Bideford vandals threat to town tourism

A SOUTH Wales coach operator has warned that Bideford vandals could jeopardise the town s future as a destination for tourists. Edwards Coaches, based at Pontypridd in Mid-Glamorgan, said it had been visiting Bideford for more than 20 years but was now re

A SOUTH Wales coach operator has warned that Bideford vandals could jeopardise the town's future as a destination for tourists.

Edwards Coaches, based at Pontypridd in Mid-Glamorgan, said it had been visiting Bideford for more than 20 years but was now reluctant to return after one of its luxury coaches was vandalised.

The firm, which runs regular package tours that bring hundreds of tourists to the town throughout the year, says it many not return due to what it called a "lack of security" at the coach park, to the rear of the Riverbank car park.

One of the company's �250,000 coaches was allegedly "ransacked" after vandals broke in through an emergency exit on the roof during the St Valentine's weekend last month. Seats were set alight, lockers ripped open and the personal belongings of holidaymakers strewn about the interior.


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Edwards Coaches' director Jason Edwards said that if the seats had not been fire retardant, the coach could have been destroyed.

"The coach would have become a fireball within seconds, trapping these yobs inside, before igniting the 400-plus litres of fuel in its tanks," he told the Gazette.

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"This could have led to a major incident, but fortunately, through the increased safety factors now in place on coaches, this was avoided."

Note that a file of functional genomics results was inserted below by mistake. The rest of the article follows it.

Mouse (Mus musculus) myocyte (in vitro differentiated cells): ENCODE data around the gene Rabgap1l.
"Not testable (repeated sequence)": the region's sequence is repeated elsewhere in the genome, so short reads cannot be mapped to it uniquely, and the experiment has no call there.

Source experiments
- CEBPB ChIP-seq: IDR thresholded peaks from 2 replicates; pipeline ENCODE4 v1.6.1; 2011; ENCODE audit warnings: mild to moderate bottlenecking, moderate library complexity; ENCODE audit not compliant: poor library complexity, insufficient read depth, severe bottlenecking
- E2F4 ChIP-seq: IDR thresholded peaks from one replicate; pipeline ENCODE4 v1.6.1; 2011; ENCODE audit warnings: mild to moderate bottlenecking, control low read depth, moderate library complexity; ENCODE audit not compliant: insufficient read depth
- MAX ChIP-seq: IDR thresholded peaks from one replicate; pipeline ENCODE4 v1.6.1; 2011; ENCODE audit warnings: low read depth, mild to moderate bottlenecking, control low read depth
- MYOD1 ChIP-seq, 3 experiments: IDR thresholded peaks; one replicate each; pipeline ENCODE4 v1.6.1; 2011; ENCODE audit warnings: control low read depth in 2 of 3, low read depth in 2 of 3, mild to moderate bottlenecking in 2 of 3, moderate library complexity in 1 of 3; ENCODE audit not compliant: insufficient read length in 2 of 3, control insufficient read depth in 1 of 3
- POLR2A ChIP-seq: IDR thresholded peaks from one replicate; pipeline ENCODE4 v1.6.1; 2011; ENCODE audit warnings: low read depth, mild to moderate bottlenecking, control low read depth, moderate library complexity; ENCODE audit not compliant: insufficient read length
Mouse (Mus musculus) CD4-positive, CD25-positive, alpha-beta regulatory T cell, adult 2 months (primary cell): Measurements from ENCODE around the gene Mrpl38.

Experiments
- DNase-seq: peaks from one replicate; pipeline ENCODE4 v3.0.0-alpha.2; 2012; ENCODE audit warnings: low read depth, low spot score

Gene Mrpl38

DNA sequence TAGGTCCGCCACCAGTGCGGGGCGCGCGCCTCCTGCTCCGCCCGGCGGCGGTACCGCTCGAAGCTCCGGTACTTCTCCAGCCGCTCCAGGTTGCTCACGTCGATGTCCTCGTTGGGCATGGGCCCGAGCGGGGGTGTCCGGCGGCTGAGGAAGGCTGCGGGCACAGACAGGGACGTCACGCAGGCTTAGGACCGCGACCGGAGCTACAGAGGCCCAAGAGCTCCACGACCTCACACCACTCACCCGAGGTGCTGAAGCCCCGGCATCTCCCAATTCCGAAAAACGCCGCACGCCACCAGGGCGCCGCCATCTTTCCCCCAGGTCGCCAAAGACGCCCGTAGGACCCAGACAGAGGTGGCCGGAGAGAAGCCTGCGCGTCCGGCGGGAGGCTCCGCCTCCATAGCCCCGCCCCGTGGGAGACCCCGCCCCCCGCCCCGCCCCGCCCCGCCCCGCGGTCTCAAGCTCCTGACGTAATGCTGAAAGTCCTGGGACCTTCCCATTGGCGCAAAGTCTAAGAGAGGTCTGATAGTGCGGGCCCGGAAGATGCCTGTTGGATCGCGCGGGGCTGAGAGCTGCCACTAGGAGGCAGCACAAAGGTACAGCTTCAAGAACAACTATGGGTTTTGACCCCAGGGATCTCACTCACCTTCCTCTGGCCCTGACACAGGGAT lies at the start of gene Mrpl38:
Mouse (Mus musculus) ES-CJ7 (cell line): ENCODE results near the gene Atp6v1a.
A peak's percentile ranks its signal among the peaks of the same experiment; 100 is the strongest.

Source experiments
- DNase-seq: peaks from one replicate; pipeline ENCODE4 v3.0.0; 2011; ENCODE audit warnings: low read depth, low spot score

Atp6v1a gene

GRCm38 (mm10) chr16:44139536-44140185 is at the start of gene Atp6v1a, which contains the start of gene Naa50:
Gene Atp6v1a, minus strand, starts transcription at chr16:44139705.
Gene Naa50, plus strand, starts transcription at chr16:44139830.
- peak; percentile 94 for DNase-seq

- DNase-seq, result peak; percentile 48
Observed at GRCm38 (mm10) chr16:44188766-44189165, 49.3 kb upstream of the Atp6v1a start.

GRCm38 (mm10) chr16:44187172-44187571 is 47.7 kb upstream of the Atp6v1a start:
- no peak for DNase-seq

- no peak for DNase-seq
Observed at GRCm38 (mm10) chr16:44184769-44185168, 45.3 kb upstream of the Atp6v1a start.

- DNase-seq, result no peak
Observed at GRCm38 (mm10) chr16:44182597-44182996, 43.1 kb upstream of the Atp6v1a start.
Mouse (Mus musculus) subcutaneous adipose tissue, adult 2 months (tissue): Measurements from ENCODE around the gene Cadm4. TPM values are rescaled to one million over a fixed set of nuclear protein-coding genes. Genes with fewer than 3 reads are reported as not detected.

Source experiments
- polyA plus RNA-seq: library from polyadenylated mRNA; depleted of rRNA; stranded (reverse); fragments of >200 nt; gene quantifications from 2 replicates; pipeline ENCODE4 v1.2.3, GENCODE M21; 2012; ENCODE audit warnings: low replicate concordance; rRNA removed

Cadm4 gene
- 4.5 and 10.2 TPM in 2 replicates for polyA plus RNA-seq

Mr Edwards said the firm was now "hesitant" to visit due to an apparent lack of overnight security at the coach park, which is owned and managed by Torridge District Council and is adjacent to the town's skate park.

"The incident seriously jeopardises the future of Bideford as a tourist destination for ourselves as a coach company," he said.

"If we should withhold our tour programme, and other companies follow suit, this would be disastrous for Bideford as tourism would become non-existent."

Mr Edwards said the "near disaster" had left his firm "greatly out of pocket" due to the repair bill on the vehicle. He said the company needed some form of guarantee that his coaches would be secure when parked overnight.

While the council was quick to point out that such severe incidents were very rare for the area, parking services manager Simon Toon told coach bosses it was the worst he had seen in Torridge for nearly 10 years. He said he would be undertaking a review of the coach parking facility with a view to reducing the potential for any future anti-social behaviour.

Cllr Geoff Lee, lead member for parking services said the original coach parking area on the Pill car park was moved for safety reasons in 2004, following the completion of the flood defence works and the creation of dedicated drop-off and collection points for coaches.

"Although the council has no legal requirement to provide coach parking in the district we do, however, realise the importance of tourism to the area and provide for coaches in many of our car parks," he said.

"Personally, I am appalled and saddened by this incident but, realistically, it could have happened anywhere. We have signs saying that people do park at their own risk and nowhere do we say that we provide 'secure coach parking'."

Ray Webster, the council's head of environmental health, housing, planning and public protection (inc CCTV) said the council worked closely with the police to identify the best places to install CCTV cameras and that a new camera at the coach park was unlikely.

He said: "In the vicinity of the coach park area there have only been two reported incidents in the last 12 months, making it hard to justify the �16,000 to �20,000 it costs for the installation of a new one."

PC Perry Hodgson said police were currently investigating the incident: "Enquiries are on-going at this time and we would encourage anyone with any information to get it contact on 08452 777444," she said.

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